SanDisk's $20 MP3 player

I still think SanDisk's SlotMusic initiative has flaws--buying a preloaded SD card for the same price as a CD is tought to swallow--but the associated SlotMusic player is priced right.

Matt Rosoff
Matt Rosoff is an analyst with Directions on Microsoft, where he covers Microsoft's consumer products and corporate news. He's written about the technology industry since 1995, and reviewed the first Rio MP3 player for CNET.com in 1998. He is a member of the CNET Blog Network. Disclosure. You can follow Matt on Twitter @mattrosoff.
Matt Rosoff
3 min read

Like many other commentators, I greeted last month's SlotMusic announcement from SanDisk with befuddlement. I don't understand why a consumer would pay $14.99, which is almost the same price as a CD, for a tiny MicroSD card preloaded with digitally compressed audio. Yes, the attached USB dongle gives you compatibility with any computer with a USB connector. But still, a CD gives you higher sound quality, compatibility with billions of devices, and much less chance of misplacement between the couch cushions.

This Robin Thicke-branded SlotMusic player will cost $34.99 and come preloaded with songs from the artist. The regular players will cost only $19.99. SanDisk

Today's announcement that SanDisk will also release a SlotMusic player for $19.99 changes my opinion a little bit. If you're just getting into digital music--and new teenagers and ex-Luddites are created every day--and want the cheapest way to take large quantities of music with you anywhere, a SlotMusic player could fit the bill. It's tiny--less than 3 inches along its longest side. Earphones and battery are included. I'm getting a unit to test out, so I'll let you know if the sound's any good.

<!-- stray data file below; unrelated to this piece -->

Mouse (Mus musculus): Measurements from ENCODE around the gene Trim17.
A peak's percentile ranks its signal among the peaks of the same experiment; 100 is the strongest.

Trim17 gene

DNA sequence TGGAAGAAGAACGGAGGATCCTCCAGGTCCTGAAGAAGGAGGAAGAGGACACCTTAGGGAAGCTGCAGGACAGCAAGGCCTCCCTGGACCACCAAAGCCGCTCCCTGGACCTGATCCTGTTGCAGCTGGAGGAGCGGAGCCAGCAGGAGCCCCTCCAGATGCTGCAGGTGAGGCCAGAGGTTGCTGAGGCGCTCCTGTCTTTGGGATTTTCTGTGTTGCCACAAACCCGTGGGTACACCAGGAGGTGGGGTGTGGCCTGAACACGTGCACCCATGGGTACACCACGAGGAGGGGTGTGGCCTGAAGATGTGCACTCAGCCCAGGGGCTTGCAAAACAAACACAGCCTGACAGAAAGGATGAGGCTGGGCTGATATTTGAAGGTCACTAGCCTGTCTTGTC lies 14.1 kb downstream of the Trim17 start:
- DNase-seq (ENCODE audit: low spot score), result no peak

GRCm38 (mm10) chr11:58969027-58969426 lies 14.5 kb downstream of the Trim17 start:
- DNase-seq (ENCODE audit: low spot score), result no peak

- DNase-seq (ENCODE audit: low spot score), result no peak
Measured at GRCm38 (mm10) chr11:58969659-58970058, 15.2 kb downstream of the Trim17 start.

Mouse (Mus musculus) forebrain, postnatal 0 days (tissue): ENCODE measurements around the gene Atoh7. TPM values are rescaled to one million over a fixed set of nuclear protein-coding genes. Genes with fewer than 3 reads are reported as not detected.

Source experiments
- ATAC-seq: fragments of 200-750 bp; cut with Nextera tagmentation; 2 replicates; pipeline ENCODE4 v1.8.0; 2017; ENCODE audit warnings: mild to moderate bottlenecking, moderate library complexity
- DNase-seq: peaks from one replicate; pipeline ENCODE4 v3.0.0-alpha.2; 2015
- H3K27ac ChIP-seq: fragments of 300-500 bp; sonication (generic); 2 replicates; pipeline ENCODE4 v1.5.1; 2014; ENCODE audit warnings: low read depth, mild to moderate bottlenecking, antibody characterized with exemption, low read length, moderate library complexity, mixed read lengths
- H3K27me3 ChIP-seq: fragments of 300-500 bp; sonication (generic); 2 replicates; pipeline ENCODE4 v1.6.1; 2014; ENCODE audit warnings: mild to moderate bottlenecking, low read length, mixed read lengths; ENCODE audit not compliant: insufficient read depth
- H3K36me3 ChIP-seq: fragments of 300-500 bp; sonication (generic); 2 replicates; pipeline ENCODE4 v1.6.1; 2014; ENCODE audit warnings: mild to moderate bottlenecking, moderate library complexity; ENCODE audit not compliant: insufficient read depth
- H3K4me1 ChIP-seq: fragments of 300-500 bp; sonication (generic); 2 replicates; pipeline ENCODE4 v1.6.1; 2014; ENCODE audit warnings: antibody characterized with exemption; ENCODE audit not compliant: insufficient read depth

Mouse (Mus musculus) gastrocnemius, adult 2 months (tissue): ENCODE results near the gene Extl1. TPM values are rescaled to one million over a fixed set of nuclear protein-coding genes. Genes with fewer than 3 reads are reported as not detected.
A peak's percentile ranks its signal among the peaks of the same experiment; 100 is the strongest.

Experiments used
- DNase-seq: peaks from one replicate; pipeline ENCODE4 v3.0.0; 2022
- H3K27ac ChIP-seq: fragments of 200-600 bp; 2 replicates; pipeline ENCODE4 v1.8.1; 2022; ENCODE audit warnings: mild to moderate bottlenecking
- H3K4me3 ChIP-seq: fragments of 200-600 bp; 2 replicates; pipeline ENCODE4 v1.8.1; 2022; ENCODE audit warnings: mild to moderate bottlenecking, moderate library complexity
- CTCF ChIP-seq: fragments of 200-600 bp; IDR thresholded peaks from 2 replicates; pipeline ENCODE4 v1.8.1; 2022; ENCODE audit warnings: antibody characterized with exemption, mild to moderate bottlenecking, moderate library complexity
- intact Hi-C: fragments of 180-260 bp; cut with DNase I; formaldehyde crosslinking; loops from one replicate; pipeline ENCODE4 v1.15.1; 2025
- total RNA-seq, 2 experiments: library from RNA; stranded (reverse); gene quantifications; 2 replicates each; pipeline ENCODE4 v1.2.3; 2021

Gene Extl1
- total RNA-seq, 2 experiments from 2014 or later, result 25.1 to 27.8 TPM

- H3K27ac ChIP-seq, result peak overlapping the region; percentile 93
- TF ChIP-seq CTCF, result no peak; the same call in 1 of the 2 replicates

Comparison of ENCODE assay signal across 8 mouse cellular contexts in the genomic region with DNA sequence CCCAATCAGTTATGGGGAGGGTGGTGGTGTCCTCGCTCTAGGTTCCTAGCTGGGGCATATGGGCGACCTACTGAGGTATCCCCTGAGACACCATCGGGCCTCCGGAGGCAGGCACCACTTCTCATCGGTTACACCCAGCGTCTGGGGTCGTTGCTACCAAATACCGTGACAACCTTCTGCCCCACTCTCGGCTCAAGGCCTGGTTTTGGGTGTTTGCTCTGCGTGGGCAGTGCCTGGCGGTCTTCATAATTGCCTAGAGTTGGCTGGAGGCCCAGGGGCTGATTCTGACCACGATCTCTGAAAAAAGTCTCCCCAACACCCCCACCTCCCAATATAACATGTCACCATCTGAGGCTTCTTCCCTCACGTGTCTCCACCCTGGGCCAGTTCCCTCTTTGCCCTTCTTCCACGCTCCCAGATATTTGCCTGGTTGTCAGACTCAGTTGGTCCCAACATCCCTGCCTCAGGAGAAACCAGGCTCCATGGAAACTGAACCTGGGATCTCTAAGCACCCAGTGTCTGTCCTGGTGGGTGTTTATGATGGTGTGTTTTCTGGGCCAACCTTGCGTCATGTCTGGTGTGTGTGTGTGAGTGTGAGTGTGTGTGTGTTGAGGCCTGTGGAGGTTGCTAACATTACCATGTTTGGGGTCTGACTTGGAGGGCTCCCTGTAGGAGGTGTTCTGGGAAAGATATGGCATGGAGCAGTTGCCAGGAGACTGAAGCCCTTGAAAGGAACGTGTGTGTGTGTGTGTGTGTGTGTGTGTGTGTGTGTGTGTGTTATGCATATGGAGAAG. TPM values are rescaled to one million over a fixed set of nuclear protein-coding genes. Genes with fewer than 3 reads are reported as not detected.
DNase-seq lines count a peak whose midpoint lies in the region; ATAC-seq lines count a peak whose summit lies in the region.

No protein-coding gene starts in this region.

The idea is that you'd buy a player and one of these preloaded albums, which comes on a 1GB card. Even with a full album of songs, artwork, and a couple videos, you'd have plenty of extra space to fill the card with other MP3s or unprotected WMAs. I'm not sure how many people have a bunch of MP3s and no MP3 player, but I suppose they exist--perhaps your older brother (or college-aged son) just left for college with his MP3 player and a new laptop, leaving a bunch of music files stranded on the home PC.

There's still a lot of potential for confusion: you'll have to remember which files you burned to which card before you put it in your SlotMusic player. But SanDisk also sells cards up to 16GB in capacity, and I suspect this is the real long-term play for the company. Once users get fed up with buying preloaded cards, they'll just move everything to a bigger card and never swap it out again. Not a great story for the record labels, but fine for SanDisk.

SanDisk also announced today that more than 30 artists from the four major labels are releasing albums on SlotMusic cards, including old faves like Jimi Hendrix and Kiss and new stars like Coldplay and Nickelback, with more artists to come by the end of the year. There will also be artist-branded SlotMusic players from Abba and Robin Thicke for $34.99. All are on sale at Wal-Mart and Best Buy, so mainstream American consumers are going to see these things.

If the format takes off, perhaps we'll begin to see curated collections. For example, maybe a radio station like Seattle's KEXP could sell a SlotMusic card with the top 90.3 songs of the year, instead of simply listing them on its Web site. Or Billboard could issue monthly cards with a selection of hits from its various charts. Rights clearance would be a chore, but not so much harder than putting together a compilation like the Now That's What I Call Music series. Other possibilities include higher-definition uncompressed audio files--imagine the 96kHz/24-bit masters of your favorite albums--or complete collections from single artists--no more bulky box sets.

Finally, one more sure-to-be-useless plea to SanDisk and marketers everywhere: can we please end the creative use of capital and lowercase letters in product names? The actual terms are "slotMusic" and "microSD," but I never remember to type them that way. Product names are proper nouns. Apple gets a pass because the iPod's been so ubiquitous in the media and advertising for the last five years that if I typed "IPod" or "IPhone" it would draw attention to itself, breaking the first rule of clean writing. But apart from Apple, forget it. Sorry.